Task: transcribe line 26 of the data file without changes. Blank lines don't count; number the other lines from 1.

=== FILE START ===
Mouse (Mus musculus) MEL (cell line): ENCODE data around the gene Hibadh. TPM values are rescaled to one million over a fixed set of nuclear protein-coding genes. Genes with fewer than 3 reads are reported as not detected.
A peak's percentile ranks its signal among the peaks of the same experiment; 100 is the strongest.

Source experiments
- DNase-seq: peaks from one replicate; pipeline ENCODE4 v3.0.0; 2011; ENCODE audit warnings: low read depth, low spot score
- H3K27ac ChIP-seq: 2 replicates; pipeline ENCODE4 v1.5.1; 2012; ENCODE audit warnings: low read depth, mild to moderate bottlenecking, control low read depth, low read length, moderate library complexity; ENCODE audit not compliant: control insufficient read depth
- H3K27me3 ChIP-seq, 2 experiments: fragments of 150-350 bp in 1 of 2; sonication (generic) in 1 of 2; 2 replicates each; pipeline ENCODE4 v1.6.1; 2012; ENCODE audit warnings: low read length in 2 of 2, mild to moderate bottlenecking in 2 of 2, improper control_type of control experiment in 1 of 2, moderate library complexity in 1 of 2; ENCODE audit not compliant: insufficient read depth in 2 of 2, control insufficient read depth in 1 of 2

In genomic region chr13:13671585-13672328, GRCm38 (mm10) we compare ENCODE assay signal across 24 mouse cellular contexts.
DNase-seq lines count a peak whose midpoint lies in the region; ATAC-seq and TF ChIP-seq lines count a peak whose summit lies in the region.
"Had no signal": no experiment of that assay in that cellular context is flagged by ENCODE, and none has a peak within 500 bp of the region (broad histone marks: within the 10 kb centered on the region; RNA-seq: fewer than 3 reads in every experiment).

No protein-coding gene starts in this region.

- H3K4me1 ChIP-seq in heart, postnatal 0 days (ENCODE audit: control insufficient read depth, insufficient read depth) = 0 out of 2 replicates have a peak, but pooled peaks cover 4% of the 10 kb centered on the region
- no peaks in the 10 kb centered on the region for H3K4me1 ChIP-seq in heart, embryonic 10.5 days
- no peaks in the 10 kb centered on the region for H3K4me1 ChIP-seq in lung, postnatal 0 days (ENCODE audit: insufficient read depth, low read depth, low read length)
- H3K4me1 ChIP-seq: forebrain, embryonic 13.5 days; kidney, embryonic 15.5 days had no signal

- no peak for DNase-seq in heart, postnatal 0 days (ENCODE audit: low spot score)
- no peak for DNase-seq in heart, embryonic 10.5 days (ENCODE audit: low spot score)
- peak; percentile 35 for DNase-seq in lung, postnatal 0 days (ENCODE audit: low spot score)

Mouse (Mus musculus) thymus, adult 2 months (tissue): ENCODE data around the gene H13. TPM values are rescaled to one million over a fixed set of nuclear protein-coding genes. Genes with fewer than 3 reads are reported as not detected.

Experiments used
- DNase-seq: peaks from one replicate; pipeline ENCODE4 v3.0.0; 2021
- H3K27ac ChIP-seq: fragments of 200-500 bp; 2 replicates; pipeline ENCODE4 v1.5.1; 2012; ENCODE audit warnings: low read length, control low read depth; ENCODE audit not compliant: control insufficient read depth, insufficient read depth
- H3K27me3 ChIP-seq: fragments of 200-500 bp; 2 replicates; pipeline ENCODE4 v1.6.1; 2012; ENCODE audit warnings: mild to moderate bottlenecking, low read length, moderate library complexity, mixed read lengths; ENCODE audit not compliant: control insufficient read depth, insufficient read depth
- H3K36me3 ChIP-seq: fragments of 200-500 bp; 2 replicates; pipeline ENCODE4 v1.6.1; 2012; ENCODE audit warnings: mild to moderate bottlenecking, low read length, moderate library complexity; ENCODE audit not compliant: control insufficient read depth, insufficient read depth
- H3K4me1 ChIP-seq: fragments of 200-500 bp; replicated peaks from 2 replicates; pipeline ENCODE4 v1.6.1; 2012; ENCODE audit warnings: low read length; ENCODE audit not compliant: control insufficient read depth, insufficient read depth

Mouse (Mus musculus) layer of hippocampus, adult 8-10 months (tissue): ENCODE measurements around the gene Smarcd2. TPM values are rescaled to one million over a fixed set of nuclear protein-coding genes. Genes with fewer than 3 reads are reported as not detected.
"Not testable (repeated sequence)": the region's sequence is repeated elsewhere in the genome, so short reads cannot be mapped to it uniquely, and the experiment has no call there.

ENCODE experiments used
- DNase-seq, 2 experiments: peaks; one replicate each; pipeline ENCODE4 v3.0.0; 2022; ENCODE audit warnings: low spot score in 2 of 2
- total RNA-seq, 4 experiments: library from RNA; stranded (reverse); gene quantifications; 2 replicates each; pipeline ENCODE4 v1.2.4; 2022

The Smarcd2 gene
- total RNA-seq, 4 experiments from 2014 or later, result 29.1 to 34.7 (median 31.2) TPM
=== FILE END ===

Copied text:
"Not testable (repeated sequence)": the region's sequence is repeated elsewhere in the genome, so short reads cannot be mapped to it uniquely, and the experiment has no call there.